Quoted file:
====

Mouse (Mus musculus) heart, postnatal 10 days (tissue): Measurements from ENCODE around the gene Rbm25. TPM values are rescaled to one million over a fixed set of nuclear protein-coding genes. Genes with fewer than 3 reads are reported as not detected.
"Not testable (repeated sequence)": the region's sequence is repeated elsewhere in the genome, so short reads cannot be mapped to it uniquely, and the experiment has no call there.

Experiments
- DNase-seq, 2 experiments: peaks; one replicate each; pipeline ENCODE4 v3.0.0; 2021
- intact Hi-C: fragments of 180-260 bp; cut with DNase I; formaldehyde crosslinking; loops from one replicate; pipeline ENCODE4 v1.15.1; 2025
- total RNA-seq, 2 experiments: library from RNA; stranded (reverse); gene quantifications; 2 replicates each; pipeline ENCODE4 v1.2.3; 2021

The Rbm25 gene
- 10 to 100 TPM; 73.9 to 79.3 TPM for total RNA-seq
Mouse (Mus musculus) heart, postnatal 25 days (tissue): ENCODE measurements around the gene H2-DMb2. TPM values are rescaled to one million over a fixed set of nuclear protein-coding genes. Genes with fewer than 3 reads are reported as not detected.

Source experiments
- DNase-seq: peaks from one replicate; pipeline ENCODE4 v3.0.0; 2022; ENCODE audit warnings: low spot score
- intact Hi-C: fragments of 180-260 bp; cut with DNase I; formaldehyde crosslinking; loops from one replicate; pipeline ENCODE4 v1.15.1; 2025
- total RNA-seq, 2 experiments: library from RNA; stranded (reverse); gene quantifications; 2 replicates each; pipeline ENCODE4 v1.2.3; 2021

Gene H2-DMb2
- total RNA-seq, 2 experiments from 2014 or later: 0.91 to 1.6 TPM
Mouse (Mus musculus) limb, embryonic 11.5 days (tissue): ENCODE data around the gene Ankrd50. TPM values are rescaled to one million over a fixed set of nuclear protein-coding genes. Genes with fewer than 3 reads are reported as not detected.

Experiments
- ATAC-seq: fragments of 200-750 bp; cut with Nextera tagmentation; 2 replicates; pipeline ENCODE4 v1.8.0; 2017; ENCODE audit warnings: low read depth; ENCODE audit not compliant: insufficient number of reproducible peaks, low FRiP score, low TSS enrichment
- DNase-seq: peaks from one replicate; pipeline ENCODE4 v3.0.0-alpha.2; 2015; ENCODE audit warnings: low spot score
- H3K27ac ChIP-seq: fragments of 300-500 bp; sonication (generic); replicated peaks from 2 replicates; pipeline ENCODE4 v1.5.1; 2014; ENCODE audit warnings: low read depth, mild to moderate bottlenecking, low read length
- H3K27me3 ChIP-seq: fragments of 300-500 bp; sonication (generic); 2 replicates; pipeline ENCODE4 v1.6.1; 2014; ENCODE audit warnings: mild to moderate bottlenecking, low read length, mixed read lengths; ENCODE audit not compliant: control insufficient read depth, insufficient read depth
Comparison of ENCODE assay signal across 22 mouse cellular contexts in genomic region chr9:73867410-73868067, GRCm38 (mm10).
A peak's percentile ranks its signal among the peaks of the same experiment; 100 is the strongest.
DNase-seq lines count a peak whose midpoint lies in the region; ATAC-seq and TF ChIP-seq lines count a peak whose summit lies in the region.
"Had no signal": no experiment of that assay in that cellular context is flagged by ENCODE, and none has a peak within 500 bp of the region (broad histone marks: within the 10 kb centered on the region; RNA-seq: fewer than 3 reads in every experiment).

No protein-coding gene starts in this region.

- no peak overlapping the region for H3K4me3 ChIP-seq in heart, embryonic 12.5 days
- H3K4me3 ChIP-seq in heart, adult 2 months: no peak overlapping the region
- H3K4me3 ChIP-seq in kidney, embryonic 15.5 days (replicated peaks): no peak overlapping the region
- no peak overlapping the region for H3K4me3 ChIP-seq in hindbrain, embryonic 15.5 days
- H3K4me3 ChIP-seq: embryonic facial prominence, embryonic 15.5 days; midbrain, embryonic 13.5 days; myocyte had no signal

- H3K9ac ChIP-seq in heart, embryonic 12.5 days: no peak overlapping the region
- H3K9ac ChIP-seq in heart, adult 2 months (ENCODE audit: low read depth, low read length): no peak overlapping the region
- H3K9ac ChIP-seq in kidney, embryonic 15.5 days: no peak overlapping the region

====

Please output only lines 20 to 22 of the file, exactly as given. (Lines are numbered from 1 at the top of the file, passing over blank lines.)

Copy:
- H3K27ac ChIP-seq: fragments of 300-500 bp; sonication (generic); replicated peaks from 2 replicates; pipeline ENCODE4 v1.5.1; 2014; ENCODE audit warnings: low read depth, mild to moderate bottlenecking, low read length
- H3K27me3 ChIP-seq: fragments of 300-500 bp; sonication (generic); 2 replicates; pipeline ENCODE4 v1.6.1; 2014; ENCODE audit warnings: mild to moderate bottlenecking, low read length, mixed read lengths; ENCODE audit not compliant: control insufficient read depth, insufficient read depth
Comparison of ENCODE assay signal across 22 mouse cellular contexts in genomic region chr9:73867410-73868067, GRCm38 (mm10).